For those people who don’t qualify for top structure subsidies (because, for example, they have already owned property, or they earn more than R3,500/ month), they have to use their own funds and resources to buy the land and build their own houses.

The two main programmes for funding upgrading of informal settlements are using funds from

  • The human settlement development grant (HSDG) that local municipalities can access.
  • The urban settlement development grant (USDG) that metropolitan municipalities can access.

This Human Settlements Development Grant (HSDG) is given by the national Department of Human Settlements to provincial Departments of Human Settlements. Provincial departments will then decide how much of this HSDG grant will be spread between projects from the Integrate Residential Development Programme, Rural Housing Programme, the Enhanced Peoples’ Housing Process, Social Housing and other housing subsidy programmes, including the Upgrading of Informal Settlements Programme (UISP).  For now Provinces are required to ring fence a percentage of these HSDG funds for the UISP.

A local municipality then submits a motivation for an upgrading of informal settlement programme grant. These projects must be part of the projects that have been categorised by the municipality and it is clear if the settlement is an A, B1, B2 or C settlement.  For those projects that are approved by province, the municipality receives funding in tranches as per the phases outlined in the motivation. Category B1 and B2 settlements can then start to put in basic temporary or emergency services.

After a certain date, yet to be confirmed, national government will establish a special dedicated programme called the Upgrading of Informal Settlements Partnership Grant (UISP Grant) – or something similar – that municipalities will have access to from the provincial department of human settlements. The upgrading of informal settlements programme will no longer be a sub component of the HSDG but will have its own dedicated programme for which provinces and municipalities will have to account.

The Urban Settlement Development Grant (USDG) is given to metropolitan municipalities directly from national treasury.  It is put into a ‘big pot’ by metros that the metros then have to use to cover a whole range of activities ranging from installing and maintaining the bulk water and sanitation infrastructure, the building and maintenance of all municipal roads, and the provision of basic water and sanitation services in informal settlements. Over the last few years the national electrification programme funds for metros were also added to this USDG pool of funding.  This includes funds to electrify informal settlements.  In summary, almost all departments of the metro make claims on this pool of funding to carry out their work.

The human settlements department of the metro municipality, working in partnership with the various line departments like town planning, roads and storm water, water and sanitation, refuse removal and others has to submit an upgrading of informal settlements motivation to the metro managers office that is responsible for allocating USDG funding between departments in accordance with its Integrated Development Plan (IDP) and Built Environment Performance Plans (BEPP).

When considering which upgrading projects to fund from the USDG, the metro managers office must also consider if the informal settlement has been categorised as part of a metro wide informal settlement categorisation programme and if it is in line to receive funding at this time compared to other informal settlements that are earmarked to receive some funding at a later date.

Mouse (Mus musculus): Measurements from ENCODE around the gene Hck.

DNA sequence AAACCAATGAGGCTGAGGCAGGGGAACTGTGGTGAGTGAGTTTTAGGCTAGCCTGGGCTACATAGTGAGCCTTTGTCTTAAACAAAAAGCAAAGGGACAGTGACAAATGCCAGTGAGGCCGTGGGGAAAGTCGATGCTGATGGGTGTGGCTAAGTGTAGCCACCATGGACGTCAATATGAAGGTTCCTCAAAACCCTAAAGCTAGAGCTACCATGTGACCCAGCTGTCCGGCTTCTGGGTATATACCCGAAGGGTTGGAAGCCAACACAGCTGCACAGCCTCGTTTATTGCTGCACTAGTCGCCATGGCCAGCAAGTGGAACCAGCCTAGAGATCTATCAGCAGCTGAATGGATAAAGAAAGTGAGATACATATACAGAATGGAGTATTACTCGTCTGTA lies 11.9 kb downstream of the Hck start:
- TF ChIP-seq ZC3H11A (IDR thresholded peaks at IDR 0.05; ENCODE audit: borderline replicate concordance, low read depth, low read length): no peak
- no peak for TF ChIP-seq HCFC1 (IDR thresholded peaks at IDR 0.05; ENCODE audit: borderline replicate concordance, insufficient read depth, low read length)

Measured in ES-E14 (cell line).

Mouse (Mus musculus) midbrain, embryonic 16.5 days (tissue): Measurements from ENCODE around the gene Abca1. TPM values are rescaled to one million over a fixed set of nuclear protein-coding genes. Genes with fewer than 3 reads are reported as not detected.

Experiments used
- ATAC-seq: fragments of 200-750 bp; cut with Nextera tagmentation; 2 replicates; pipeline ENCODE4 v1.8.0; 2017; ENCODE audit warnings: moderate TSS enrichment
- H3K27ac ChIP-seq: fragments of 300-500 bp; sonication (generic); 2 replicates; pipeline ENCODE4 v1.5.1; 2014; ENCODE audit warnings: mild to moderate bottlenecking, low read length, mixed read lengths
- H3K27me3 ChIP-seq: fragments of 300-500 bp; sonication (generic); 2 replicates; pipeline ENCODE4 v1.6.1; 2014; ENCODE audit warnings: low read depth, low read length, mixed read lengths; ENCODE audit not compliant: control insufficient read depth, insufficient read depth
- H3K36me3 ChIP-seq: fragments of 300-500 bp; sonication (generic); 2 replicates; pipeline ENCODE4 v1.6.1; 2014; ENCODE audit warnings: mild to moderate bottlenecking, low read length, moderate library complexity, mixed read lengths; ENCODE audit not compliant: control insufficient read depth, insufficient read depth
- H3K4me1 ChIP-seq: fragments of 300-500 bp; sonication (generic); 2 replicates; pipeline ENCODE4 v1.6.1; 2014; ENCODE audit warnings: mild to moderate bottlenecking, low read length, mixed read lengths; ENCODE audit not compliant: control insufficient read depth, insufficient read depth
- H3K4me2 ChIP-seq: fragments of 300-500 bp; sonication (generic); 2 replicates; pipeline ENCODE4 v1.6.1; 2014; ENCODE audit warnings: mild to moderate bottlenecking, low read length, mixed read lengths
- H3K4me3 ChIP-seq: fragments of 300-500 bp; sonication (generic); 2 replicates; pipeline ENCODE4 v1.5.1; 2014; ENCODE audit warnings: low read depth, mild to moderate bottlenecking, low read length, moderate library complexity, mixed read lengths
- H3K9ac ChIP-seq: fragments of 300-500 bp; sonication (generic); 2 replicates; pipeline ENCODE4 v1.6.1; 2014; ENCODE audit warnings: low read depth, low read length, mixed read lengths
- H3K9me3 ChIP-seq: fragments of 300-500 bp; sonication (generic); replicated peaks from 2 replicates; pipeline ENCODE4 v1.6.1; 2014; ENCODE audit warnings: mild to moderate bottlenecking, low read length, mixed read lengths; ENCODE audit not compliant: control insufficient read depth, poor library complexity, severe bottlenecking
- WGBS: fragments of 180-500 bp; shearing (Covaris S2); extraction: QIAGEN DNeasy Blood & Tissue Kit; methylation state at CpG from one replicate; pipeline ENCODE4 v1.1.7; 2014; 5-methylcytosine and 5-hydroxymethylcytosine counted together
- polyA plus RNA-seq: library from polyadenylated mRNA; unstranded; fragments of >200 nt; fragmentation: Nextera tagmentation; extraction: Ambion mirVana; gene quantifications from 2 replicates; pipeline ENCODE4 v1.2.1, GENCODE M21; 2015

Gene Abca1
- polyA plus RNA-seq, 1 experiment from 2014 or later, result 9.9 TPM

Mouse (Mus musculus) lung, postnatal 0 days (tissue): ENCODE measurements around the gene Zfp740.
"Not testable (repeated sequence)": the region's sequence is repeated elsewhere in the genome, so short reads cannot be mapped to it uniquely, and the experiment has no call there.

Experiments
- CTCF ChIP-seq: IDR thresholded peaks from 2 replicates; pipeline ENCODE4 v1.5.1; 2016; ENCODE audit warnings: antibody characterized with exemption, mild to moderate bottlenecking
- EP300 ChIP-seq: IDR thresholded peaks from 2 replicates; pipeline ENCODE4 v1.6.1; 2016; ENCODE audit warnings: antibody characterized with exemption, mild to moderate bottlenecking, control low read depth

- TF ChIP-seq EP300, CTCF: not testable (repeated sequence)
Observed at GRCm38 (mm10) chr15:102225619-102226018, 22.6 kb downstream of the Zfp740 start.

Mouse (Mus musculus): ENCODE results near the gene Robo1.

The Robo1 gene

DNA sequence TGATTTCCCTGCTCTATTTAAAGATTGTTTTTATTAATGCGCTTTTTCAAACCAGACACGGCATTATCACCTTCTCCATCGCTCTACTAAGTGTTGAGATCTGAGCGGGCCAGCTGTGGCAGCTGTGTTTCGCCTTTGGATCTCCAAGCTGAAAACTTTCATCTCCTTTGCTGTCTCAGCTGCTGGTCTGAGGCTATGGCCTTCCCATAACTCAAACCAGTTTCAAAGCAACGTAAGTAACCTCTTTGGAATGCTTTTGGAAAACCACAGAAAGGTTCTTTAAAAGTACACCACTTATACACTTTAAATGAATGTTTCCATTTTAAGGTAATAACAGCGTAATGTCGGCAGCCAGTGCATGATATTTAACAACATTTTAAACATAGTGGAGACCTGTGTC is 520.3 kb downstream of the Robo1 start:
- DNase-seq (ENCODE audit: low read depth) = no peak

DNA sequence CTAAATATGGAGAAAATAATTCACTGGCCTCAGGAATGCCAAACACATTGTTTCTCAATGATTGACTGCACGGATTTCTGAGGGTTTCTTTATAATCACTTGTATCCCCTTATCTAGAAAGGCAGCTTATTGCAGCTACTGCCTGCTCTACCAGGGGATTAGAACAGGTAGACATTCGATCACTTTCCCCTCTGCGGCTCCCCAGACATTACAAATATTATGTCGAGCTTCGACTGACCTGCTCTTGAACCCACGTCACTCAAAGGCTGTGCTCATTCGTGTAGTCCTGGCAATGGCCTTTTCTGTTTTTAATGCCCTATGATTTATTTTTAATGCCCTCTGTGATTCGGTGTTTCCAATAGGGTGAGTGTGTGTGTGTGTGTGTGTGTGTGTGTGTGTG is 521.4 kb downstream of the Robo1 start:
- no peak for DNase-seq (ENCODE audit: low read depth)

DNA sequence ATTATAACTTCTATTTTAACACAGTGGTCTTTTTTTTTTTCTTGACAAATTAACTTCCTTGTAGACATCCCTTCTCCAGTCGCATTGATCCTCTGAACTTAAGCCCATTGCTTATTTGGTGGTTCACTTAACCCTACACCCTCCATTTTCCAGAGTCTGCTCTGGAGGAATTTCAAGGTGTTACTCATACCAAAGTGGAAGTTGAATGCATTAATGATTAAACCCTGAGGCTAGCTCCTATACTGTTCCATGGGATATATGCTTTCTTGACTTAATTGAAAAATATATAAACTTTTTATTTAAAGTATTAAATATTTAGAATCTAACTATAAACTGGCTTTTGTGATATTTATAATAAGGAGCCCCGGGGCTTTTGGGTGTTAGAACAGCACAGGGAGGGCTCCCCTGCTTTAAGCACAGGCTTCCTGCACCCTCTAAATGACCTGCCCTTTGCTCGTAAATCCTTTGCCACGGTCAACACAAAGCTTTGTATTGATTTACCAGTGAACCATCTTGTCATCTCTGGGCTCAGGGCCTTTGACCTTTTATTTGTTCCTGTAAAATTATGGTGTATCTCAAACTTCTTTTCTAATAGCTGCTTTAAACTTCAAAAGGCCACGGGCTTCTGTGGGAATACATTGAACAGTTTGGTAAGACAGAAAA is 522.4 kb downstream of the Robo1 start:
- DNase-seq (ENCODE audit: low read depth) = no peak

If USDG funding is granted then the relevant department, such as the water and sanitation department, will be responsible for arranging for the instillation of the communal water and sanitation services as part of the incremental and phased approach to upgrading.

Line departments can no longer just decide on their own, without reference to any metro-wide upgrading programme, where they will provide basic services like communal water toilets and electricity.

After a certain date, yet to be confirmed, national government will establish a special dedicated programme called the Upgrading of Informal Settlements Partnership Grant (UISPG) – or something similar – that metros will have to access to if they want to upgrade informal settlements.  The provision of basic services and upgrading of informal settlements will no longer be just one part of a much broader USDG programme but will be a dedicated UISPG that metros will have to account for separately.  In this way metros will no longer be able to use funding that is supposed to be for upgrading of informal settlements for some other purpose such as upgrading major access roads within the metro.

The upgrading of informal settlements is not just about land, engineering services, tenure and houses.

Other elements associated with the upgrading of informal settlements includes:

  • The provision of bulk water, sanitation, roads and electricity services
  • The planning and construction of public facilities like community halls, schools, clinics, police stations etc
  • On-going maintenance and cleaning costs associated with the basic temporary and emergency services and facilities provided.
  • The provision of small business development and support facilities and services as well as the operation and maintenance of these.
  • The provision of a range of skills training courses ranging for adult literacy classes, to small business development, building construction skills, and many others.
  • Social facilitation for community participation throughout the whole upgrading process.

It is up to the participants involved to identify what other services, facilities and elements could be provided as part of the upgrading process and seek funding for these.

The Community Work Programme is very applicable within the upgrading of informal settlements process.